HC Deb 24 October 1912 vol 42 cc2344-7

asked why the statement cabled from Peking that the British Legation refused acceptance of the Crisp loan to China with the object of preventing a market quotation and damaging the interests of the bondholders remain uncontradicted; and, if that statement be true, in what respects the Crisp loan conditions fall short of the requirements of the British Government and of the secret conditions of the six-Power group?


The refusal of His Majesty's Minister at Peking to receive communication of the Crisp loan agreement simply indicated the inability of His Majesty's Government to assume any responsibility in connection with that transaction. The reasons were stated in a reply to the hon. and gallant Member for West Hampshire on the 9th instant, a somewhat lengthy reply which I will not occupy the time of the House by reading out again. It contains an answer to most of the hon. Gentleman's questions.


In the Papers to be laid on the Table, will the secret conditions referred to in the question be published?


There is a further question on that to-day. I can only refer to previous answers. The question of the proper time at which they will be published is a matter for the six-Power group. It will not be done in the Papers we are going to lay.


asked whether the Chinese Government terminated their negotiations with the six-Power group in July, 1912, and repeated their notice of termination in August; and, if so, will the right hon. Gentleman explain why in the present month China was not free to enter into negotiations with others because those with the six-Power group were still in progress?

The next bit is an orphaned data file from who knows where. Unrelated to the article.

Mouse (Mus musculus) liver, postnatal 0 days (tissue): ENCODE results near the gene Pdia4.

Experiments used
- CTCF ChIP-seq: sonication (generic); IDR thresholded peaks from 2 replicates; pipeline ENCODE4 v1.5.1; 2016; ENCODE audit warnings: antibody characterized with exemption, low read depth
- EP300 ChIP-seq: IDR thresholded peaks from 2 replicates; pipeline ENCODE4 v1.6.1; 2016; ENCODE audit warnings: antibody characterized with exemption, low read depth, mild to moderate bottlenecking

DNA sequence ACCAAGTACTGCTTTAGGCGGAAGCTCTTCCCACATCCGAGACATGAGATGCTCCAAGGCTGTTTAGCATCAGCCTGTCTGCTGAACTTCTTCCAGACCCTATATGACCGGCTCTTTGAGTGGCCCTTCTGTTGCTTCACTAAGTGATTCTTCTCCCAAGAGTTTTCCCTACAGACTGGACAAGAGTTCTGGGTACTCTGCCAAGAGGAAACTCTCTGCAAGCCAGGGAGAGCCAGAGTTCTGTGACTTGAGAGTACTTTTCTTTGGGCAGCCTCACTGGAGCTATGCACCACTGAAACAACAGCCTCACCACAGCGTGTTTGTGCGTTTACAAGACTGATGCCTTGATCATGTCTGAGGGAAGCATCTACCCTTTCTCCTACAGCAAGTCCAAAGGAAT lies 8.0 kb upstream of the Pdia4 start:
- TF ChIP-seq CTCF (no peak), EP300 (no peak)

As regards the first part of the question, I must refer the hon. Gentleman to the reply returned to the hon. Member for Thanet yesterday. The Chinese Government were applying to the six-Power group for further advances as late as 21st September, and, though the negotiations have been in abeyance since the rejection of the Chinese proposals by the agents of the group on the 22nd of that month, His Majesty's Government do not regard those negotiations as definitely abandoned.


asked whether the Hong Kong and Shanghai Bank is reputed in China to be more than half controlled by German influence; whether it would follow that, although the money invested through the six-Power group might be largely British, that group, consisting of this bank, fifteen German banks, nine French banks, four American banks, eight Russo-Belgian banks, one Japanese bank, and no exclusively British bank, the control would be non-British; whether any foreign control required by the Crisp group would be British; and what grounds there are for supposing that the interests of British investors would be safer under the non-British control of the former group than under the British control of the latter?


I believe that the suggestion contained in the first part of the hon. Member's question is quite erroneous, and I have no information which would enable me to reply to the remainder of it.


asked the right hon. Gentleman whether he is aware of the dissatisfaction caused by the fact that the six-Power group, while seeking to prevent China from procuring a loan otherwise than through houses authorised by the respective Governments of the group, will not make public the political and other conditions sought to be imposed by the six-Power group upon China in making a loan; and whether he will take steps to obtain the assent of the Governments concerned to the publication of the political and other conditions sought to be imposed by the six-Power group in the recent negotiations for a loan to China?


There were no political conditions, and the publication of the financial conditions is a question for the groups to decide.


Is it in the public interest to withhold information of transactions which tend to create a monopoly and which undoubtedly will affect British interests and fetter the freedom of foreign Powers?


There were not political conditions. If it is assumed that there were political conditions and the question was put to me as to whether such-and-such conditions of a political nature were actually included, I would reply in the negative. As regards the publishing of the actual financial proposals made by the groups, that is a thing we can hardly press financial groups to do until the negotiations are definitely abandoned.